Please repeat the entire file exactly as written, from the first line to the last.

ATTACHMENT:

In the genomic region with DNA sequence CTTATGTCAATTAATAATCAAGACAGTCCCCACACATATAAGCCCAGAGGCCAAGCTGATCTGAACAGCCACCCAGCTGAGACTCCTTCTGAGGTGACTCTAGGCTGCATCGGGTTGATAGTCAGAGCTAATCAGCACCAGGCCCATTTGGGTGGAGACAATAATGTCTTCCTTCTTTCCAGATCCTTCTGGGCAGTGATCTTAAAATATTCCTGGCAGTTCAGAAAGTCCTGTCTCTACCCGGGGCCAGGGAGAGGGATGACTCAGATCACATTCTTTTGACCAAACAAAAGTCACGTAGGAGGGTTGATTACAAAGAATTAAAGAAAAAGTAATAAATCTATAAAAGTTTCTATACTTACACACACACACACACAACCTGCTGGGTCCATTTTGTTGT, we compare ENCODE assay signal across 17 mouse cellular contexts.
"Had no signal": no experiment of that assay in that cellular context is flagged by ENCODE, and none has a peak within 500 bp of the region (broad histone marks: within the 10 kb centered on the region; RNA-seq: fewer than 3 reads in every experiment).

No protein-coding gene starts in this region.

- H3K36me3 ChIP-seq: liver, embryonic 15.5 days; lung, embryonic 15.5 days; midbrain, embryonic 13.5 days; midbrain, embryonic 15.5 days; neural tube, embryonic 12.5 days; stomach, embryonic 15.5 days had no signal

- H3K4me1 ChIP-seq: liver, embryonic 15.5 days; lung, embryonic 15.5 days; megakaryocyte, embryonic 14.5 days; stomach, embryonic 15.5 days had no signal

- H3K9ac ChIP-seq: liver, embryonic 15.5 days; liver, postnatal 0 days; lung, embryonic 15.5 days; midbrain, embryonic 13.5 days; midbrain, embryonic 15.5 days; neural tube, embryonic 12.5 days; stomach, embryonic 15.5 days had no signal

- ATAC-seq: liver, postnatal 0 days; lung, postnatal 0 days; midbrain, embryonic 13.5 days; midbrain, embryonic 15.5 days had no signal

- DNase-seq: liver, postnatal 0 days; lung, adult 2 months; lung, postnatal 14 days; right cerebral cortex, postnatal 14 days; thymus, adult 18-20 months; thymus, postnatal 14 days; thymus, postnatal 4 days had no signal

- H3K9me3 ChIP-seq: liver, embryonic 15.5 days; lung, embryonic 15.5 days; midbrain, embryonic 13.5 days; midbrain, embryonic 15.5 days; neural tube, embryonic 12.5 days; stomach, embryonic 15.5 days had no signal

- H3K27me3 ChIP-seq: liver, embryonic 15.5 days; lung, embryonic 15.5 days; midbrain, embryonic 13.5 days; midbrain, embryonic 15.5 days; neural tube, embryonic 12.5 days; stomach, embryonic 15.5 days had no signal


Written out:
In the genomic region with DNA sequence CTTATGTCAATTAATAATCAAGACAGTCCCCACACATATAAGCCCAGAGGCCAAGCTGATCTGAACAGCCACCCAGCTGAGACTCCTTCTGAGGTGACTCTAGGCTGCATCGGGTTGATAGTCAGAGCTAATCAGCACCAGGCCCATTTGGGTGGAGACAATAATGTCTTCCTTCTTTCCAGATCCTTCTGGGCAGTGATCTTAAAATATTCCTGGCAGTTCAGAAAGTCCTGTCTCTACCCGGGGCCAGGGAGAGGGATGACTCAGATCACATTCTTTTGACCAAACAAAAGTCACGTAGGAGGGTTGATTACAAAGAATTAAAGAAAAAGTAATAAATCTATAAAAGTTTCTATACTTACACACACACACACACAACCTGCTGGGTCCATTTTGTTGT, we compare ENCODE assay signal across 17 mouse cellular contexts.
"Had no signal": no experiment of that assay in that cellular context is flagged by ENCODE, and none has a peak within 500 bp of the region (broad histone marks: within the 10 kb centered on the region; RNA-seq: fewer than 3 reads in every experiment).

No protein-coding gene starts in this region.

- H3K36me3 ChIP-seq: liver, embryonic 15.5 days; lung, embryonic 15.5 days; midbrain, embryonic 13.5 days; midbrain, embryonic 15.5 days; neural tube, embryonic 12.5 days; stomach, embryonic 15.5 days had no signal

- H3K4me1 ChIP-seq: liver, embryonic 15.5 days; lung, embryonic 15.5 days; megakaryocyte, embryonic 14.5 days; stomach, embryonic 15.5 days had no signal

- H3K9ac ChIP-seq: liver, embryonic 15.5 days; liver, postnatal 0 days; lung, embryonic 15.5 days; midbrain, embryonic 13.5 days; midbrain, embryonic 15.5 days; neural tube, embryonic 12.5 days; stomach, embryonic 15.5 days had no signal

- ATAC-seq: liver, postnatal 0 days; lung, postnatal 0 days; midbrain, embryonic 13.5 days; midbrain, embryonic 15.5 days had no signal

- DNase-seq: liver, postnatal 0 days; lung, adult 2 months; lung, postnatal 14 days; right cerebral cortex, postnatal 14 days; thymus, adult 18-20 months; thymus, postnatal 14 days; thymus, postnatal 4 days had no signal

- H3K9me3 ChIP-seq: liver, embryonic 15.5 days; lung, embryonic 15.5 days; midbrain, embryonic 13.5 days; midbrain, embryonic 15.5 days; neural tube, embryonic 12.5 days; stomach, embryonic 15.5 days had no signal

- H3K27me3 ChIP-seq: liver, embryonic 15.5 days; lung, embryonic 15.5 days; midbrain, embryonic 13.5 days; midbrain, embryonic 15.5 days; neural tube, embryonic 12.5 days; stomach, embryonic 15.5 days had no signal